Jamboree on the Air will celebrate its 50th year this year when it gets on the air October 19-21. Normally a 48 hour event, this year's JOTA will be 50 hours long in recognition of the anniversary. The fun begins at 2200 (local time) October 19 and ends at midnight (local time) October 21.
An on-the-air operating event sponsored by the World Scout Bureau, JOTA was founded in 1958 by Les Mitchell, G3BHK. It has grown to become the largest international Scout event. More than half a million Scouts and Guides in more than 100 countries participate in JOTA, involving as many as 10,000 Amateur Radio stations.
The event relies on the Amateur Radio community and local hams for its success. Getting Boy and Girl Scouts (including Cubs and Brownies) on the air to talk with other Scouts around the world provides a great opportunity to expose youth to Amateur Radio. Some troops and clubs team up to make a big splash with lots of activities, radios and antennas, offering a variety of modes to experience. For others, JOTA provides an opportunity to coach a smaller group of Scouts and to just have fun talking on the radio. Scouts usually enjoy communicating by
speaking into a microphone, but some radio amateurs are able to provide other modes, such as slow-scan TV or amateur TV, satellites, packet radio, RTTY or even EME!


    Florida Hams Help Nab Burglary Suspects: Some hams in Florida got an earful when they heard what turned out to be teenagers planning various robberies over the Jupiter Farms 444.400 MHz CERT repeater.
    On September 8, Al Moreschi, AG4BV, of Jupiter, and John Levey, KI4HTL, a retired police officer, of Palm Beach Gardens, overheard, according to Moreschi, "what sounded like men talking about committing a burglary and we were monitoring them on one of the local ham repeaters." Moreschi said he and his fellow hams notified local law enforcement agencies of the break-in, but the alleged thieves "didn't describe the house well enough to get the exact address."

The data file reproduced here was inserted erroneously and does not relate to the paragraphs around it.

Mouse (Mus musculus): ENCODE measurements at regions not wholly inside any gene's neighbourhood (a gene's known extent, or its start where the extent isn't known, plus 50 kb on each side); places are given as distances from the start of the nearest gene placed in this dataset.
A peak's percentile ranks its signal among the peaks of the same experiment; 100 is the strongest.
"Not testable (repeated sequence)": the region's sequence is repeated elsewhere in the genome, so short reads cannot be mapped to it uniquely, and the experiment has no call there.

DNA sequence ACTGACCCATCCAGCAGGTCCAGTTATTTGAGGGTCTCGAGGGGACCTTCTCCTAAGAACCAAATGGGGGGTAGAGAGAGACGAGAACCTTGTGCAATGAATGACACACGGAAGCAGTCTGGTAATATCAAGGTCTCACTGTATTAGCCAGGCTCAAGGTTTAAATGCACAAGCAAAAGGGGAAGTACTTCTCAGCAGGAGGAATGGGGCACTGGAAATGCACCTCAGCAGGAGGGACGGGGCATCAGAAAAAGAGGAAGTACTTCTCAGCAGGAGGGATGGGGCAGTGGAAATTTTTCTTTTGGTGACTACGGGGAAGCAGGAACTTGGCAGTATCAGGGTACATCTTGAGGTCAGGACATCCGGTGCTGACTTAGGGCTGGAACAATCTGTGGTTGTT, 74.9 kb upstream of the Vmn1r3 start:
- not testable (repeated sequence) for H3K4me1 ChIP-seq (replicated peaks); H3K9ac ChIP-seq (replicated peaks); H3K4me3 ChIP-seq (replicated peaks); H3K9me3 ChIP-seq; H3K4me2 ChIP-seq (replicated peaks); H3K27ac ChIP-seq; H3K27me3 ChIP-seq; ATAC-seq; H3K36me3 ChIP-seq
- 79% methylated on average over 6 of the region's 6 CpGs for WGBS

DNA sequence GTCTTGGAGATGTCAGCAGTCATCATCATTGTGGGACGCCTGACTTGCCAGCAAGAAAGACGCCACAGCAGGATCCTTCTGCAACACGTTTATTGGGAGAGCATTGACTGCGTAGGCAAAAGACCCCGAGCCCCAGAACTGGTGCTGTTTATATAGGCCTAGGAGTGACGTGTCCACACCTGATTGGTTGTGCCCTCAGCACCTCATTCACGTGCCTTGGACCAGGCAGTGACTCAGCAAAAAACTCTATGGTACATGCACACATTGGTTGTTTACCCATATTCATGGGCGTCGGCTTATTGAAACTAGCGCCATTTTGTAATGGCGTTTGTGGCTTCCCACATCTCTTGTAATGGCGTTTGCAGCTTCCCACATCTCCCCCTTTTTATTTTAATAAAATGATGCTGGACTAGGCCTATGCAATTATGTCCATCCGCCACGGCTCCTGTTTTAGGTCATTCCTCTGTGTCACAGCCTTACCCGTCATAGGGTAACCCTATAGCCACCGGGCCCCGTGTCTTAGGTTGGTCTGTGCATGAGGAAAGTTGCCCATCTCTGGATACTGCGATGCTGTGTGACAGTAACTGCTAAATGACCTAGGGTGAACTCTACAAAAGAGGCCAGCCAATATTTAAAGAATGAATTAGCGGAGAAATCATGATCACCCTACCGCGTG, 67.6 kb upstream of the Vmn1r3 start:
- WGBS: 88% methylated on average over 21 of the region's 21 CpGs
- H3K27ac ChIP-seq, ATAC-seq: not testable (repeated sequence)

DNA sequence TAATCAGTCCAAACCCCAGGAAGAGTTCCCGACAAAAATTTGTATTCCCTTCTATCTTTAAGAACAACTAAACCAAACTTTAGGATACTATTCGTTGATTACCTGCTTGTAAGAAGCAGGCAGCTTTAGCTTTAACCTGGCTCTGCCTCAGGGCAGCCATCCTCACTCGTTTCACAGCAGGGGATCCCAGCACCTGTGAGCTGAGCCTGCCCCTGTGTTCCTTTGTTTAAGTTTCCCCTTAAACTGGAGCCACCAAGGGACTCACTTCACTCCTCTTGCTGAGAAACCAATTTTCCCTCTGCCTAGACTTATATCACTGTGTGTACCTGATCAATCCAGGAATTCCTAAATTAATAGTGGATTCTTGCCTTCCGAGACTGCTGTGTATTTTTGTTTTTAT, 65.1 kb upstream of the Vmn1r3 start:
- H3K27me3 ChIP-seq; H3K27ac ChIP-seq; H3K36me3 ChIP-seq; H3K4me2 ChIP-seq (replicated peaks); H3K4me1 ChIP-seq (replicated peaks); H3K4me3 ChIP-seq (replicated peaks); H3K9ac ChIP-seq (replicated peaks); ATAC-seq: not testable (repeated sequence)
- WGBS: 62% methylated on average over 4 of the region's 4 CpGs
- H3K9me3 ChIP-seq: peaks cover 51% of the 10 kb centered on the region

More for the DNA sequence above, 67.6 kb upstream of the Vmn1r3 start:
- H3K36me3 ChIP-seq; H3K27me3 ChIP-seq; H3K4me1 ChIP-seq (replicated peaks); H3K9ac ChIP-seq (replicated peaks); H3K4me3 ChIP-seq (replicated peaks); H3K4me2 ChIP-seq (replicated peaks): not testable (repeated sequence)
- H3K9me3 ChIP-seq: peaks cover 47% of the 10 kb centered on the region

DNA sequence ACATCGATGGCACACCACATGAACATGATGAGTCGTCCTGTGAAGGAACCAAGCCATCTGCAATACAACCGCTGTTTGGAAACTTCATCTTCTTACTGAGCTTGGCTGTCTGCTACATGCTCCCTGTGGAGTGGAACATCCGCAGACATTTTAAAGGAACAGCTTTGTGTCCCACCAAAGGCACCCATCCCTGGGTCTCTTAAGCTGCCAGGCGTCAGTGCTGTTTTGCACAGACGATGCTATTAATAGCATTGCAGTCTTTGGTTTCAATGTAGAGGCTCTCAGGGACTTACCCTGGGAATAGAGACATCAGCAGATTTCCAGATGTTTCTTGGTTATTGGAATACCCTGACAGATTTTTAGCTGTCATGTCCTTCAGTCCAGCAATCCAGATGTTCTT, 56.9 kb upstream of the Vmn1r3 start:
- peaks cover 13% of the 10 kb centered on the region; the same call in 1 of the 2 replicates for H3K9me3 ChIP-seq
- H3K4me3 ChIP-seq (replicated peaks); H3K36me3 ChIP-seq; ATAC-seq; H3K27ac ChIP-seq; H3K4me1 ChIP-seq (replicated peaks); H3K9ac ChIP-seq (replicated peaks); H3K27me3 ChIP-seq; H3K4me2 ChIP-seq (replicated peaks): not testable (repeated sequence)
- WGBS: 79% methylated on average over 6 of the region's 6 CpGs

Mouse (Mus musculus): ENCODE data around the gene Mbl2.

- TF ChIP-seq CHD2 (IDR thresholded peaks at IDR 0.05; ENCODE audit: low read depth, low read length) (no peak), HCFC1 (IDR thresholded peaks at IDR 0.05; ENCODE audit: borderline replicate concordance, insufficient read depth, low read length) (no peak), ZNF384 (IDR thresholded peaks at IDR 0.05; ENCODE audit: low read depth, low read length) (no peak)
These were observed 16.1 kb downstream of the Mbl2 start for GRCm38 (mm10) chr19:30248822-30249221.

The amateurs kept listening for the vandals to show up again on the repeater. On September 21, they were in luck.  This time the hams were ready and had set up recording devices to capture the break-in as it transpired.  Moreschi said he and his fellow hams recognized the voices and started recording; they also called the police.  The last transmission heard over the air by the suspects was, "Code Red, Code Red, Code Red. There are cops everywhere, dude!" Three suspects were captured and arrested: one at the scene, one who was walking down a nearby road and one at a local grocery store.
    An official with the local sheriff's office said that the suspects were charged with burglary for the two break-ins; the
three are suspects in other local robberies, as well.  The tapes made by the hams are in the custody of the sheriff.  Moreschi said that the suspects might also be facing charges from the Federal Communications Commission for operating without an amateur license. "We don't know how these kids got hold of the ham radios.  Their transmissions came right over the CERT repeater, and that has a special tone and you have to have a special tone to key it up," Moreschi said.



ICOM Returns as November Sweepstakes Principal Awards Sponsor: ICOM has generously agreed to serve for a third year as principal awards sponsor for the 2007 ARRL November Sweepstakes. The Amateur Radio equipment manufacturer's first such sponsorship was for the 2005 events. The 2007 CW Sweeps takes place November 3-4, while the phone Sweeps is November 17-18. Under its agreement with ARRL, ICOM will be the principal sponsor for nearly 150 unsponsored contest plaques that recognize various levels of operating achievement in the popular annual competition. "Competitive operating events are the proving grounds for equipment, operators and antenna systems," said ARRL Membership and Volunteer Programs Manager Dave Patton, NN1N. "ICOM Amateur Radio Products National Sales Manager Ray Novak, N9JA, and ICOM recognize the importance of these testing grounds, as well as the high levels of achievement in contests that deserve to have 'some wood on the wall.' The Amateur Radio industry has been terrific in supporting many contests and activities run by ARRL, and we know first hand that participants appreciate the attention and devotion shown to these pursuits." Patton predicts nearly 3000 entries will be received for the November Sweepstakes this fall.


Russ will be showing how PSK31 works and hopefully recruit more members of SMARS into this fascinating digital mode. It requires very little outlay of cash since a ham uses the equipment that he usually has, a computer and a transceiver.
As a further incentive, Russ will auction off a computer all set up to go with PSK31 already installed. The proceeds of the auction will go to the club. A real win-win situation for everyone!
With the construction of an easy to build gadget, the ham is ready to go. Wow! Let Russ get you going in this variety of communications available to hams.

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